clock menu more-arrow no yes mobile

Filed under:

Monday Morning Rays Wrap Up: Buyers or Sellers? Both?

The Rays finished the week with a disappointing 2-4 record and end the first half of the 2011 season with a record of 49-41 a full 6 games behind the Boston Red Sox and 5 games behind the New York Yankees. Andrew Friedman and company retooled their roster this offseason to a degree that causes many franchises to collapse and fight to avoid the cellar. So,  pulling into the All-Star break with a winning percentage of .544 is nothing to feel bad about and an accomplishment that breeds a great deal of confidence in the Rays future. The big question that still needs to be answered is are the Rays are going to be buyers or sellers at the July 31st deadline or, as some have suggested, could the Rays be both buyers and sellers as the deadline approaches? The future of the Rays roster will be a primary discussion over the All-Star break, so let me end the first half with some of my observations and pose a few questions for discussion. Please feel free to use this thread as a free for all to discuss all aspects of the Rays. 

  • On January 28th the Rays signed Casey Kotchman to a minor league deal which could be worth $750,000 plus incentives if he were to make the major league roster. He was coming off a very sub-par season with the Seattle Mariners where he hit .217/.280/.336 but he sparked debate all over sports talk airwaves and in DRB when the question was asked whether he should or should not be the opening day starter at first base over Dan Johnson after he hit .354/.415/.521 in spring training.  As expected Joe Maddon named Dan Johnson as the opening day first baseman while Kotchman reported to Durham.  On April 8th,  Kotchman was recalled by the Rays to replace Manny Ramirez on the roster after Ramirez  was notified by Major League Baseball that he had failed yet another drug test and elected to retire rather than take the 100 game suspension. Kotchman began to get the lions share of the playing time at first base beginning on April 16th and has done nothing but hit since as he has posted a slash line of .336/.394/.455 in 269 plate appearances.

    The magnitude and reasons for Casey Kotchman's success has been argued and debated from every possible angle. The possibility that this is all a mirage theory based on BABIP alone has been floated after 15 games, after 30 games, after 60 games, etc. yet Kotchman continues to hit into tremendous luck. The factors that can not be debated are that Kotchman has been the most consistent hitter on the Rays and he's been a very good defender at first base. Will the Rays find a taker for Casey Kotchman if they decide to become sellers? What trade value does a Casey Kotchman have?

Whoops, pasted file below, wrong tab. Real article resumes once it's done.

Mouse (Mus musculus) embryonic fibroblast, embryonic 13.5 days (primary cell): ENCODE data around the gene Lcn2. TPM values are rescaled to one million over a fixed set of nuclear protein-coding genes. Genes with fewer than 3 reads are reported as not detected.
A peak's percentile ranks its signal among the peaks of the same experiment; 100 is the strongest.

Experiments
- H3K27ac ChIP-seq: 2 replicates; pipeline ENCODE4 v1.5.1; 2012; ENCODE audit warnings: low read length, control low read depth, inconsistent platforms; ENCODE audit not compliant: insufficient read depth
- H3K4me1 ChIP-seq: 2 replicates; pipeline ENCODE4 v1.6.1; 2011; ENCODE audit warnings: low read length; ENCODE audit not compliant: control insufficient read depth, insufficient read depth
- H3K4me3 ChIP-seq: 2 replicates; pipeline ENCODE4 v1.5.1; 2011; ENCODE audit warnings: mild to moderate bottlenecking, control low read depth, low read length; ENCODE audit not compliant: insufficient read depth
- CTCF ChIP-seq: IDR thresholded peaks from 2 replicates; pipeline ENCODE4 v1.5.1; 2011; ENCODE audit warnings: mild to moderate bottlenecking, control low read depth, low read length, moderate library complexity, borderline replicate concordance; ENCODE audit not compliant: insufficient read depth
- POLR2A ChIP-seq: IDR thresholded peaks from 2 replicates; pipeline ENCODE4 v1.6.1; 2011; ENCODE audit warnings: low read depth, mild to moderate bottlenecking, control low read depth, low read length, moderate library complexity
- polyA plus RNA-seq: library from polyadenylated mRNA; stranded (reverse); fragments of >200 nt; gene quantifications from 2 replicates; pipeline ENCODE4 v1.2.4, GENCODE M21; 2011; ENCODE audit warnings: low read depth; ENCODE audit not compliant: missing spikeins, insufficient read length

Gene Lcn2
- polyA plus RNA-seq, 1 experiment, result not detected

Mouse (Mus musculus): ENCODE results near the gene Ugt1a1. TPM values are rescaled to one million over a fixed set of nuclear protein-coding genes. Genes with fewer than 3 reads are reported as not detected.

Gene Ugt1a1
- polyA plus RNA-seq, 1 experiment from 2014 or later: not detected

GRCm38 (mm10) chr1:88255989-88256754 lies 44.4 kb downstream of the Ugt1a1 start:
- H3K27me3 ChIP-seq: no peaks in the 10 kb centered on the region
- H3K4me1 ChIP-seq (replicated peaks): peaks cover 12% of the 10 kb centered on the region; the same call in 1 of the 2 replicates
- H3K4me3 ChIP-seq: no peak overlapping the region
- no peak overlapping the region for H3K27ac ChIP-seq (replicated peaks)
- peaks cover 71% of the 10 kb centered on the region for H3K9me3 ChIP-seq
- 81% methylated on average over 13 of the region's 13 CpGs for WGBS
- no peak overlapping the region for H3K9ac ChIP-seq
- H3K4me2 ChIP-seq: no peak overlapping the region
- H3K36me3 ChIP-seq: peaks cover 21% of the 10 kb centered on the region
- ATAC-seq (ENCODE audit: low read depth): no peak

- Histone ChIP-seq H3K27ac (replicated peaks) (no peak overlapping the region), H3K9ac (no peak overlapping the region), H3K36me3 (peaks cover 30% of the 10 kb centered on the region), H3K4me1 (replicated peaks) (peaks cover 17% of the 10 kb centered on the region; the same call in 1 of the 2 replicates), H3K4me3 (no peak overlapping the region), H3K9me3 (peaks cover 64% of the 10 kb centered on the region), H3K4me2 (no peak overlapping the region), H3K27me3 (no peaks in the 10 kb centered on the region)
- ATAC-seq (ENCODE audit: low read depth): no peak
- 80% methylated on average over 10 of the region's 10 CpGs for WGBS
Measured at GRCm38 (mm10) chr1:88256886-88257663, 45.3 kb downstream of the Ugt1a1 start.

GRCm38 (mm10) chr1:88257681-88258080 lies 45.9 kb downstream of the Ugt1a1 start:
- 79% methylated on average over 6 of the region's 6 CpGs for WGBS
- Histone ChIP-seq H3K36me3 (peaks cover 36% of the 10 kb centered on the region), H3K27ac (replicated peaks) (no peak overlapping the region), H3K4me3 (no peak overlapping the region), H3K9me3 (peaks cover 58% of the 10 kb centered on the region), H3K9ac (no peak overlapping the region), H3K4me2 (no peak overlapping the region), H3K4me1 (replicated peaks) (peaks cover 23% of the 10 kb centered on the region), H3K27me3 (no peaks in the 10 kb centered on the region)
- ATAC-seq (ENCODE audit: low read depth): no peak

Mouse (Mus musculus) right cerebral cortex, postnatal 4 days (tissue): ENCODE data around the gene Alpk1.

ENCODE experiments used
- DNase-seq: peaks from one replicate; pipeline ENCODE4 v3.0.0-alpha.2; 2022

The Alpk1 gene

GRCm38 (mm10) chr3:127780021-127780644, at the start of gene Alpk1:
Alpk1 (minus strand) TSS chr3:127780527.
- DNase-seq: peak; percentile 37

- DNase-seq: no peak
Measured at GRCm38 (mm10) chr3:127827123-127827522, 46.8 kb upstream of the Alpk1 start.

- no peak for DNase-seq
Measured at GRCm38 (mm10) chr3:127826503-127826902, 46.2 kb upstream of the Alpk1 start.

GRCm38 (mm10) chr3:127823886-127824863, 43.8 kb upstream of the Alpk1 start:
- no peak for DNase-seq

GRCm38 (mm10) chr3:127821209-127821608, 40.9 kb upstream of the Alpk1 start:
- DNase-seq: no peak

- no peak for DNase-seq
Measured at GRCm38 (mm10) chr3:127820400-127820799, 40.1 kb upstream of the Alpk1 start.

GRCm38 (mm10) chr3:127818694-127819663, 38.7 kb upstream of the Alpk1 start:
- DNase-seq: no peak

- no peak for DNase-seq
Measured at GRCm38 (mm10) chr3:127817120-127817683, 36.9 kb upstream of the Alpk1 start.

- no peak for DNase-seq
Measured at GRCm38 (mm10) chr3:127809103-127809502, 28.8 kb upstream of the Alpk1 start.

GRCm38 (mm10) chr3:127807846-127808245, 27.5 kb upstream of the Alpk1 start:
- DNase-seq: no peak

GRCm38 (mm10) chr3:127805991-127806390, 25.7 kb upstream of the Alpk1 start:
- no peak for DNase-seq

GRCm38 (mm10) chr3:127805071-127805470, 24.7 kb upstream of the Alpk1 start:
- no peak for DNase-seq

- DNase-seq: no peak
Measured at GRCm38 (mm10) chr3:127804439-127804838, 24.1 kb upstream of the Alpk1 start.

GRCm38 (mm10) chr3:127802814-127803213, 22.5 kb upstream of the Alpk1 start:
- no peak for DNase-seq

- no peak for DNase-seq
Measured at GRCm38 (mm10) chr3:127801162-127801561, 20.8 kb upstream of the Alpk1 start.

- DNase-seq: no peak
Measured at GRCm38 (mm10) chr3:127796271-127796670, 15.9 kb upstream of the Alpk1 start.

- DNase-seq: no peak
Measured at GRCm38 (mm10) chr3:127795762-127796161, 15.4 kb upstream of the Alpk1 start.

• After a season of disappointment in 2010 where he led the league in earned runs, hits allowed, and home runs "yielded", James Shields has rebounded to post a 8-7 record with an ERA of 2.33 and 7 complete games. His contract status for 2012-2014 includes very team friendly options of 7 million dollars in 2012,  9 million dollars in 2013, and 12 million dollars in 2014. Is there any way the Rays could receive anything near comparable value in exchange for James Shields? What would the national perception of the Rays be if they dealt James Shields at the trade deadline? Could you make a logical reasoned argument that Shields should be traded at the deadline?
  • Kyle Farnsworth, who is not a closer, has done nothing to disappoint. He came to the Rays after signing a 1-year deal worth 2.65 million with a club option for 3.35 million in 2012 (650K buyout). Farnsworth has posted a 3-1 record with an ERA of 2.20, finishing 35 games and earning 17 saves. He has only walked 5 batters in 35.2 innings of work while striking out 25. Will the Rays trade Farnsworth or hold onto  him for a very reasonable 3.35 million in 2012? If they were to trade Farnsworth what value would he have?
  • On January 22nd, the Rays signed Johnny Damon to a contract worth 5.25 million. Damon has been a clubhouse leader while putting up a very admirable .279/.326/.430 with 9 HR and 41 RBI. Will the Rays look to trade Damon at the deadline and capitalize on his productive first half and his leadership? Is there a market in the NL for Damon with his short comings in LF? If he were to be made available what would his value be on the open market?